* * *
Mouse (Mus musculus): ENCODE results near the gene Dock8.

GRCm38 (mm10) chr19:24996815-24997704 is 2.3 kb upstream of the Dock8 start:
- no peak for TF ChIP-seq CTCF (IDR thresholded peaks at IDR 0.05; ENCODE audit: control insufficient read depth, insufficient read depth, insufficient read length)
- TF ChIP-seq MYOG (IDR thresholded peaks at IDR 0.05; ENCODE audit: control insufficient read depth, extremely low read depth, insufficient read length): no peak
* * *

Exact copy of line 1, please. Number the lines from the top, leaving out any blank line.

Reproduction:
Mouse (Mus musculus): ENCODE results near the gene Dock8.